SONI6.75×10-40.94834
    II9.81×10-40.7075
    III8.55×10-40.88639
    IV8.35×10-40.4067
    V6.77×10-40.82316
    DownLoad: CSV

    Table 5.  Correlation coefficient (R), root-mean-square-error (RMSE), and Nash–Sutcliffe coefficient (NSE) for the annual evapotranspiration anomalies between the simulation and the FLUXNET-MTE data in different river basins from 2001 to 2011.

    RegionRRMSE (mm)NSE
    China0.830.990.85
    Yangtze River0.851.290.53
    Yellow River0.970.710.90
    Huaihe River0.910.920.93
    Haihe River0.941.000.82
    Pearl River0.831.070.77
    Songliao Riverriver0.732.40−1.39
    DownLoad: CSV

    Table 6.  Correlation coefficient (R), root-mean-square-error (RMSE), and Nash–Sutcliffe coefficient (NSE) for the monthly TWS anomalies between the simulation and GRACE data in different river basins from 2003 to 2014.

    RegionRRMSE (mm)NSE
    China0.7620.290.46
    Yangtze River0.7223.850.40
    Yellow River0.6421.600.29
    Huaihe River0.8032.420.40
    Haihe River0.8323.880.72
    Pearl River0.9223.030.67
    Songliao River0.6431.910.23
    DownLoad: CSV
  • Balsamo, G., S. Boussetta, E. Dutra, A. Beljaars, P. Viterbo, and B. van den Hurk, 2011: Evolution of land surface processes in the Integrated Forecasting System. ECMWF Newsletter, 127, 17−22.
    Barlage, M., M. Tewari, F. Chen, G. Miguez-Macho, Z.-L. Yang, and G.-Y. Niu, 2015: The effect of groundwater interaction in North American regional climate simulations with WRF/Noah-MP. Climatic Change, 129, 485−498, https://doi.org/10.1007/s10584-014-1308-8.
    Betts, A. K., J. H. Ball, A. C. M. Beljaars, M. J. Miller, and P. A. Viterbo, 1996: The land surface-atmosphere interaction: A review based on observational and global modeling perspectives. J. Geophys. Res.: Atmos., 101, 7209−7225, https://doi.org/10.1029/95JD02135.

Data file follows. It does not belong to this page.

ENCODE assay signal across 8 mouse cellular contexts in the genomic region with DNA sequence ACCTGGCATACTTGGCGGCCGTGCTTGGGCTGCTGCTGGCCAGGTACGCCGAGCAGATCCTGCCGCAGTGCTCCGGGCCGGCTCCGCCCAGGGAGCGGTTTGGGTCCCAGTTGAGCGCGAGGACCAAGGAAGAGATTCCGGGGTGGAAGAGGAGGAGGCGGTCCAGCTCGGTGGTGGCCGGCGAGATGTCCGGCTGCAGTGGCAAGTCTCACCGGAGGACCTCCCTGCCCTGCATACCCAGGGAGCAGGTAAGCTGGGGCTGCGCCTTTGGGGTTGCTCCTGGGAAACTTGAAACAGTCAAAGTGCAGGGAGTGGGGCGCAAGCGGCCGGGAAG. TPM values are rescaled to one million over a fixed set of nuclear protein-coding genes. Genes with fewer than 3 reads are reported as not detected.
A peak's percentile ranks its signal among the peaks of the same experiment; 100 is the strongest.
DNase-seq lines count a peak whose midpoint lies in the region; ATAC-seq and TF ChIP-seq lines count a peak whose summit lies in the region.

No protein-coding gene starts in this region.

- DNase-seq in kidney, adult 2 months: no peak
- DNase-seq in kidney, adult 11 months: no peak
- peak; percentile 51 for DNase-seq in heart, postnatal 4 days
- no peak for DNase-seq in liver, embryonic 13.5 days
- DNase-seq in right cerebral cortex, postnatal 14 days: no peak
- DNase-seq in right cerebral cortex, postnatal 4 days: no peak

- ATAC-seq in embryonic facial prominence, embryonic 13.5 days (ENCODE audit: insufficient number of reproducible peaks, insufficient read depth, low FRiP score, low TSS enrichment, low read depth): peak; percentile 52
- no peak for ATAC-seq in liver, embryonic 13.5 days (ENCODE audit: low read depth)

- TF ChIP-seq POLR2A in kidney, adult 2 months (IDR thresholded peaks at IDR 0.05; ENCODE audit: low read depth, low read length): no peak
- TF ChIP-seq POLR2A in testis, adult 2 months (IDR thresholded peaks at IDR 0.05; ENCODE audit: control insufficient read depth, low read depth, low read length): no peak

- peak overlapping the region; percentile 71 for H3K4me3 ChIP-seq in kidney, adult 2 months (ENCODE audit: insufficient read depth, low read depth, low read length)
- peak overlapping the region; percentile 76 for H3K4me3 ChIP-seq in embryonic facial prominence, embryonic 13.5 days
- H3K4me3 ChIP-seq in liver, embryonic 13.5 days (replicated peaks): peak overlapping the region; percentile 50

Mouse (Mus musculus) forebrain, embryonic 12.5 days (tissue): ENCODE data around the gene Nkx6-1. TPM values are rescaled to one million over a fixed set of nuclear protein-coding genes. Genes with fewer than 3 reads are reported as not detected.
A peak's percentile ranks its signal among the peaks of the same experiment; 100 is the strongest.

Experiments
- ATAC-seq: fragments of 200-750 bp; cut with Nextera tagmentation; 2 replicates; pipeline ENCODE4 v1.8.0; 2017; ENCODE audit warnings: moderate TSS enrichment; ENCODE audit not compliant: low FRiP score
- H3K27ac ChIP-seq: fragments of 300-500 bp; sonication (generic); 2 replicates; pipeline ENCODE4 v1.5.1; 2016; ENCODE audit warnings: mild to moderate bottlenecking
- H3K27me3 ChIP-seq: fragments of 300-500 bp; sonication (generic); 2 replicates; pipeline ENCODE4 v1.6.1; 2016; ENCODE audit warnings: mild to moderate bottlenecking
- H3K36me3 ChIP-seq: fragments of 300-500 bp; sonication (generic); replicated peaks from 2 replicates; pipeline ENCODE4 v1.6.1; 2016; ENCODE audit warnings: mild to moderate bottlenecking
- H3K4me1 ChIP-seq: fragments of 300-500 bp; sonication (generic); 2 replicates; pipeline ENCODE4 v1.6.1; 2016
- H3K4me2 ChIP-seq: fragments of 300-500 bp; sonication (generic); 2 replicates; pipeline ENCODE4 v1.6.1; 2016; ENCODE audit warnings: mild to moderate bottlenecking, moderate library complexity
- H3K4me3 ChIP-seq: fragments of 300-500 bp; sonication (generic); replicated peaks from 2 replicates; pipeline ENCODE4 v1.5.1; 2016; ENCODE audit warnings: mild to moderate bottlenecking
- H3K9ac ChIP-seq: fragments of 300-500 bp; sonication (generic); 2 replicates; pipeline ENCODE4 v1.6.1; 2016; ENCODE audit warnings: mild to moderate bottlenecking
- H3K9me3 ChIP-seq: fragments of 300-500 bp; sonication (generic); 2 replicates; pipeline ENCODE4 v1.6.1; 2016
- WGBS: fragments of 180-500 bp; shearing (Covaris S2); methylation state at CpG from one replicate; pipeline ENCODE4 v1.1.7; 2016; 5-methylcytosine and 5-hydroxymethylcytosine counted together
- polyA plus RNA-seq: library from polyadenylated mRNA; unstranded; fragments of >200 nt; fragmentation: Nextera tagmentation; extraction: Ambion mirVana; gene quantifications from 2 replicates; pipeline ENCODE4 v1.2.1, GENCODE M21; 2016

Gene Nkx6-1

Bonan, G. B., P. J. Lawrence, K. W. Oleson, S. Levis, M. Jung, M. Reichstein, D. M. Lawrence, and S. C. Swenson, 2011: Improving canopy processes in the Community Land Model version 4 (CLM4) using global flux fields empirically inferred from FLUXNET data. J. Geophys. Res.: Biogeosci., 116, G02014, https://doi.org/10.1029/2010JG001593.
    Brovkin, V., and Coauthors, 2013: Effect of anthropogenic land-use and land-cover changes on climate and land carbon storage in CMIP5 projections for the twenty-first century. J. Climate, 26, 6859−6881, https://doi.org/10.1175/JCLI-D-12-00623.1.
    Cai, X. T., Z.-L. Yang, C. H. David, G.-Y. Niu, and M. Rodell, 2014: Hydrological evaluation of the Noah-MP land surface model for the Mississippi River Basin. J. Geophys. Res.: Atmos., 119, 23−38, https://doi.org/10.1002/2013JD020792.
    Carroll, M. L., J. R. Townshend, C. M. DiMiceli, P. Noojipady, and R. A. Sohlberg, 2009: A new global raster water mask at 250 m resolution. International Journal of Digital Earth, 2, 291−308, https://doi.org/10.1080/17538940902951401.
    Dai, A. G., T. T. Qian, K. E. Trenberth, and J. D. Milliman, 2009: Changes in continental freshwater discharge from 1948 to 2004. J. Climate, 22, 2773−2792, https://doi.org/10.1175/2008JCLI2592.1.
    Dickinson, R. E., 1991: Global change and terrestrial hydrology—A review. Tellus A: Dynamic Meteorology and Oceanography, 43, 176−181, https://doi.org/10.3402/tellusa.v43i4.11946.
    Dickinson, R. E., M. Shaikh, R. Bryant, and L. Graumlich, 1998: Interactive canopies for a climate model. J. Climate, 11, 2823−2836, https://doi.org/10.1175/1520-0442(1998)011<2823:ICFACM>2.0.CO;2.